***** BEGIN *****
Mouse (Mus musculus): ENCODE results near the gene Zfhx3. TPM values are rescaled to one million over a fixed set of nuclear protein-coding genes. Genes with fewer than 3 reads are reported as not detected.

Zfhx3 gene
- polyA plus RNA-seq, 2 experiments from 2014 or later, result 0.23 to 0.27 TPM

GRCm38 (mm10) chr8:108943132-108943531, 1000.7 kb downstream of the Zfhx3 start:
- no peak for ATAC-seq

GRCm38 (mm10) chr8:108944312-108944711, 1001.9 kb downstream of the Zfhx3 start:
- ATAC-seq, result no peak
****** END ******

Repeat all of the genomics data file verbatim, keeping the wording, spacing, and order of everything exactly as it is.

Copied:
Mouse (Mus musculus): ENCODE results near the gene Zfhx3. TPM values are rescaled to one million over a fixed set of nuclear protein-coding genes. Genes with fewer than 3 reads are reported as not detected.

Zfhx3 gene
- polyA plus RNA-seq, 2 experiments from 2014 or later, result 0.23 to 0.27 TPM

GRCm38 (mm10) chr8:108943132-108943531, 1000.7 kb downstream of the Zfhx3 start:
- no peak for ATAC-seq

GRCm38 (mm10) chr8:108944312-108944711, 1001.9 kb downstream of the Zfhx3 start:
- ATAC-seq, result no peak